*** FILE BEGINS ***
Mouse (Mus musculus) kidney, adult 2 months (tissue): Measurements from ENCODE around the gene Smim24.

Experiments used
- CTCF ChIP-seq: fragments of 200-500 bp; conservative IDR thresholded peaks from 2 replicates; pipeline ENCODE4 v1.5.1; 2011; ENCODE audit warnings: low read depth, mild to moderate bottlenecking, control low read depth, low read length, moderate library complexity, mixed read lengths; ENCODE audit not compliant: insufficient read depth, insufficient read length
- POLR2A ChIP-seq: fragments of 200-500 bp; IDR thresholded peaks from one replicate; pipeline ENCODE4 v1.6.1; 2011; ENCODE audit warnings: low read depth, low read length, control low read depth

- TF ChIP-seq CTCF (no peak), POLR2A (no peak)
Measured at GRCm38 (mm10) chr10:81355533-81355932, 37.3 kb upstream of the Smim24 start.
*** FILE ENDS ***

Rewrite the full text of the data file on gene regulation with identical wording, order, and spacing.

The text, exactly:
Mouse (Mus musculus) kidney, adult 2 months (tissue): Measurements from ENCODE around the gene Smim24.

Experiments used
- CTCF ChIP-seq: fragments of 200-500 bp; conservative IDR thresholded peaks from 2 replicates; pipeline ENCODE4 v1.5.1; 2011; ENCODE audit warnings: low read depth, mild to moderate bottlenecking, control low read depth, low read length, moderate library complexity, mixed read lengths; ENCODE audit not compliant: insufficient read depth, insufficient read length
- POLR2A ChIP-seq: fragments of 200-500 bp; IDR thresholded peaks from one replicate; pipeline ENCODE4 v1.6.1; 2011; ENCODE audit warnings: low read depth, low read length, control low read depth

- TF ChIP-seq CTCF (no peak), POLR2A (no peak)
Measured at GRCm38 (mm10) chr10:81355533-81355932, 37.3 kb upstream of the Smim24 start.